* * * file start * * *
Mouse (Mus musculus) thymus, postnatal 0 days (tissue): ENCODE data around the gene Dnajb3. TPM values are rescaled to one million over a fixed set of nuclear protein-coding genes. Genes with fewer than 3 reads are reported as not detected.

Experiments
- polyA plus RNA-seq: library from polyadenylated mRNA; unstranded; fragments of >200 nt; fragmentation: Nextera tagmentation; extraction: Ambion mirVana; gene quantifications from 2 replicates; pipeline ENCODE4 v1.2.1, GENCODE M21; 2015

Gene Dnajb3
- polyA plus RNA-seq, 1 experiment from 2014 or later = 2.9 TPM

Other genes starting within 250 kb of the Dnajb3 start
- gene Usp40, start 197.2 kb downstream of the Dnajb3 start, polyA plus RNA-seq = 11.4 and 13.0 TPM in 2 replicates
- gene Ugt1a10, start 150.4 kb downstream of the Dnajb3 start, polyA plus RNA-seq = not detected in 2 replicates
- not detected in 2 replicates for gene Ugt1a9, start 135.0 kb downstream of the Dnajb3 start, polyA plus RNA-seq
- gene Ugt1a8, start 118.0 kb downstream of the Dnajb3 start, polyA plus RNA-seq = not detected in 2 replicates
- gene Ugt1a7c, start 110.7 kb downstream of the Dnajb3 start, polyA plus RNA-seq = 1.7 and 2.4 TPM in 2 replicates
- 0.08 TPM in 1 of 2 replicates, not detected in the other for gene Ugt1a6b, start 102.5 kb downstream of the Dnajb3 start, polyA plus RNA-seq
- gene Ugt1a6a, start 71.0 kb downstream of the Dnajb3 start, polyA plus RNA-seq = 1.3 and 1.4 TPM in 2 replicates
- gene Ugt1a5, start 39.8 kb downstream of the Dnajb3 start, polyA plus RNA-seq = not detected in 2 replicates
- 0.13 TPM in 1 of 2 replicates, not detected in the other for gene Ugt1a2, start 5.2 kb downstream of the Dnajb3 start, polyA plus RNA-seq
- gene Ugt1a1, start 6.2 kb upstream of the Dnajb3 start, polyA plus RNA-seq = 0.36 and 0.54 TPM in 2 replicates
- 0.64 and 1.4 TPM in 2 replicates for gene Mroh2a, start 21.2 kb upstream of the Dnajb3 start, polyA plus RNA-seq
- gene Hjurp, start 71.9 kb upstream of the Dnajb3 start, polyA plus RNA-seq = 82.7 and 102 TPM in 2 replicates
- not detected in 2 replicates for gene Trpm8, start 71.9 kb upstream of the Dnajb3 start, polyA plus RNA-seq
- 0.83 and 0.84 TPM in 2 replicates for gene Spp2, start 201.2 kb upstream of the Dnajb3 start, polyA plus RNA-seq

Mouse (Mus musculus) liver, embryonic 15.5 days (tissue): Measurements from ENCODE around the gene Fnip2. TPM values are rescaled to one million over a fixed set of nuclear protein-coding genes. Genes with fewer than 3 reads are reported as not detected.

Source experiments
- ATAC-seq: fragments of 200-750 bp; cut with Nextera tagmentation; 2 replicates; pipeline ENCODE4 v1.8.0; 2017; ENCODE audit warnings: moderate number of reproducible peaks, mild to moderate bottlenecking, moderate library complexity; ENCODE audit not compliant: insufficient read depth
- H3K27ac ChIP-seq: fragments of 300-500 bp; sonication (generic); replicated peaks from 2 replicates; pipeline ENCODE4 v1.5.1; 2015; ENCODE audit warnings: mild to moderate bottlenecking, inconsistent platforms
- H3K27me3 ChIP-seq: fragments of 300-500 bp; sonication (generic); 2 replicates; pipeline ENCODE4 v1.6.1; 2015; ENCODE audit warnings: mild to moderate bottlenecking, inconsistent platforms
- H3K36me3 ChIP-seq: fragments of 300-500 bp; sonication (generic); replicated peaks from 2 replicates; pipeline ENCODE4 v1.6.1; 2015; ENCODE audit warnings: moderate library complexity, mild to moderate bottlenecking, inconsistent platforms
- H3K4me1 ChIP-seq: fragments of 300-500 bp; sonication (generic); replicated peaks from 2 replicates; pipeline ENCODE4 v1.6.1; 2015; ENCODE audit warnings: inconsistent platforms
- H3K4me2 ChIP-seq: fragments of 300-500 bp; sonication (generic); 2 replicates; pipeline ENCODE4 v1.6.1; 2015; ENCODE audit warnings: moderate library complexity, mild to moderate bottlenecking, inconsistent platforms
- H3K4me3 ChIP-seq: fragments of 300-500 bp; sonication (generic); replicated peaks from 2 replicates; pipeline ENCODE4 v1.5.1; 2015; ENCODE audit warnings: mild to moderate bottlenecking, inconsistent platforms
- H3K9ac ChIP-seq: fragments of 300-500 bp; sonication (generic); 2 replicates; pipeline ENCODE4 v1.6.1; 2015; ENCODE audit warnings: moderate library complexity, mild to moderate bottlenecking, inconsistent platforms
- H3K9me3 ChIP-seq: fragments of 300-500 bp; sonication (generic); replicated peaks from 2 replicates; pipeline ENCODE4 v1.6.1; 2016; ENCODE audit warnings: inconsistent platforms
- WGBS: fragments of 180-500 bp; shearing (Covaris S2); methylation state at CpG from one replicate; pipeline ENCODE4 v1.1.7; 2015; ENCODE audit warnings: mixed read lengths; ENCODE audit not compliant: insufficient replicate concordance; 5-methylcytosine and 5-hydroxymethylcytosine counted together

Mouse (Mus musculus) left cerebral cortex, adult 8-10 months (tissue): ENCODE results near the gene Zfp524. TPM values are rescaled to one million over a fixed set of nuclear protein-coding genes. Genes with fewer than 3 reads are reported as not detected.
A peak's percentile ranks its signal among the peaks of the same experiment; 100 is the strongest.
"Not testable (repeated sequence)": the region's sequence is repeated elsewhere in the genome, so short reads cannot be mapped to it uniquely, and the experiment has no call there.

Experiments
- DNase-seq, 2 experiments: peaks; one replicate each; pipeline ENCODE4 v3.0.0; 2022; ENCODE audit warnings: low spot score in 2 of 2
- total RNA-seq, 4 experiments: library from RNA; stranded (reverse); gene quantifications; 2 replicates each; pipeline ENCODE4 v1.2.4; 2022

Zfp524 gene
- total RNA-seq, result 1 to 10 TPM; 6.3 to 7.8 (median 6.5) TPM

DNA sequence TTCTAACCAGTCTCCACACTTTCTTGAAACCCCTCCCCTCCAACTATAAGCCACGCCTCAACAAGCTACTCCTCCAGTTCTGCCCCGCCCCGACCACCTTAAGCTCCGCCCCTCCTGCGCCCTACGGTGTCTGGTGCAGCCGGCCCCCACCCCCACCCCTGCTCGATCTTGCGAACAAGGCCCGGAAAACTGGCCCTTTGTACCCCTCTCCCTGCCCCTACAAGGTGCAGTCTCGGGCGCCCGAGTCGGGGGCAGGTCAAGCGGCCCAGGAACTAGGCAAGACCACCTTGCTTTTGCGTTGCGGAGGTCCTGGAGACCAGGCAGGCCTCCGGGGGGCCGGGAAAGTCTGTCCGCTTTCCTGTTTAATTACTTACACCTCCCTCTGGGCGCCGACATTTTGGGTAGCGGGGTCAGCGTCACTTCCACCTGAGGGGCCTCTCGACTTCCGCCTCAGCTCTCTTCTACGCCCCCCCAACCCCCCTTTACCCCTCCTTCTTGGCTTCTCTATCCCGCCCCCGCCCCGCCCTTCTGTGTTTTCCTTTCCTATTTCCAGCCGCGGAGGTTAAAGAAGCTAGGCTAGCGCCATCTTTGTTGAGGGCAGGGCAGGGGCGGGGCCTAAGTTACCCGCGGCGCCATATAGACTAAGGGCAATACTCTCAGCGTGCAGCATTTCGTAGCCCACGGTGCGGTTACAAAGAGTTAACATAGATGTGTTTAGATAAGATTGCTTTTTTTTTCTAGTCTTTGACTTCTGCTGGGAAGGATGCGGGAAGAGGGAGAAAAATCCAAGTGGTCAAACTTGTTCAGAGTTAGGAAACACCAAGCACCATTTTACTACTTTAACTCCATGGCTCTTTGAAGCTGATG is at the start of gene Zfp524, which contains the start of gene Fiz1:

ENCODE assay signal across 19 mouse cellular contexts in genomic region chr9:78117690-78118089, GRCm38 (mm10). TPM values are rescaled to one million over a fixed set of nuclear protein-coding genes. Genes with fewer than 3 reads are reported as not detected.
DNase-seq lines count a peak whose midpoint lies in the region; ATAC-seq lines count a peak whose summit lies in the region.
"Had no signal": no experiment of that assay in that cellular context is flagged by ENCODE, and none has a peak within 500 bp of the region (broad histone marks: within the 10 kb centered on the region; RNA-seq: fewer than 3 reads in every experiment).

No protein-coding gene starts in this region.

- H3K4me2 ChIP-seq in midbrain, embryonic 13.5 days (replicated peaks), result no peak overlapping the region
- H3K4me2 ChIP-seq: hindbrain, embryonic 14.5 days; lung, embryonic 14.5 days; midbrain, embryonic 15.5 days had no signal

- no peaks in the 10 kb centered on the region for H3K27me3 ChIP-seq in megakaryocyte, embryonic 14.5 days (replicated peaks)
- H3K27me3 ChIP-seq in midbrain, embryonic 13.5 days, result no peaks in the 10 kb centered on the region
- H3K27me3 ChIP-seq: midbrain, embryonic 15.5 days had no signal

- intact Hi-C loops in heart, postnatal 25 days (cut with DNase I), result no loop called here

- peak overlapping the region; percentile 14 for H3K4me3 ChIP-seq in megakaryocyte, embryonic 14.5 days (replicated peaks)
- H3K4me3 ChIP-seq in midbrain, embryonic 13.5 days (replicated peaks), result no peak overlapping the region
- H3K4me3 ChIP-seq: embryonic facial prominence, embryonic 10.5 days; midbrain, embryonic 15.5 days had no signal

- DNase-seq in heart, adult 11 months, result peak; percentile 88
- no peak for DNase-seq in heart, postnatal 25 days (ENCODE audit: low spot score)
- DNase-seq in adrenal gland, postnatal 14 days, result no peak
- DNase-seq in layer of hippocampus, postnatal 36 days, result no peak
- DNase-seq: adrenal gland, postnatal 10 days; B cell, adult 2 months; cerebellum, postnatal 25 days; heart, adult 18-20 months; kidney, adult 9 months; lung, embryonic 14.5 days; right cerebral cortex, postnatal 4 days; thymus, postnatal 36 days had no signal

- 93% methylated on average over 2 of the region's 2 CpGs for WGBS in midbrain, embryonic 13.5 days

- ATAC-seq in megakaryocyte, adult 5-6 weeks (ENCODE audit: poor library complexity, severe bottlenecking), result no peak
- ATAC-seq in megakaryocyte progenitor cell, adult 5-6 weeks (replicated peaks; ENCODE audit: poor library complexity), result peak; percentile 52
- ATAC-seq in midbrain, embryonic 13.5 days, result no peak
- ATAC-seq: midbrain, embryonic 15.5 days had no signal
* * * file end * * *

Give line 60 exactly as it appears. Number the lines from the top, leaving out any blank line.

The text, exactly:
- 93% methylated on average over 2 of the region's 2 CpGs for WGBS in midbrain, embryonic 13.5 days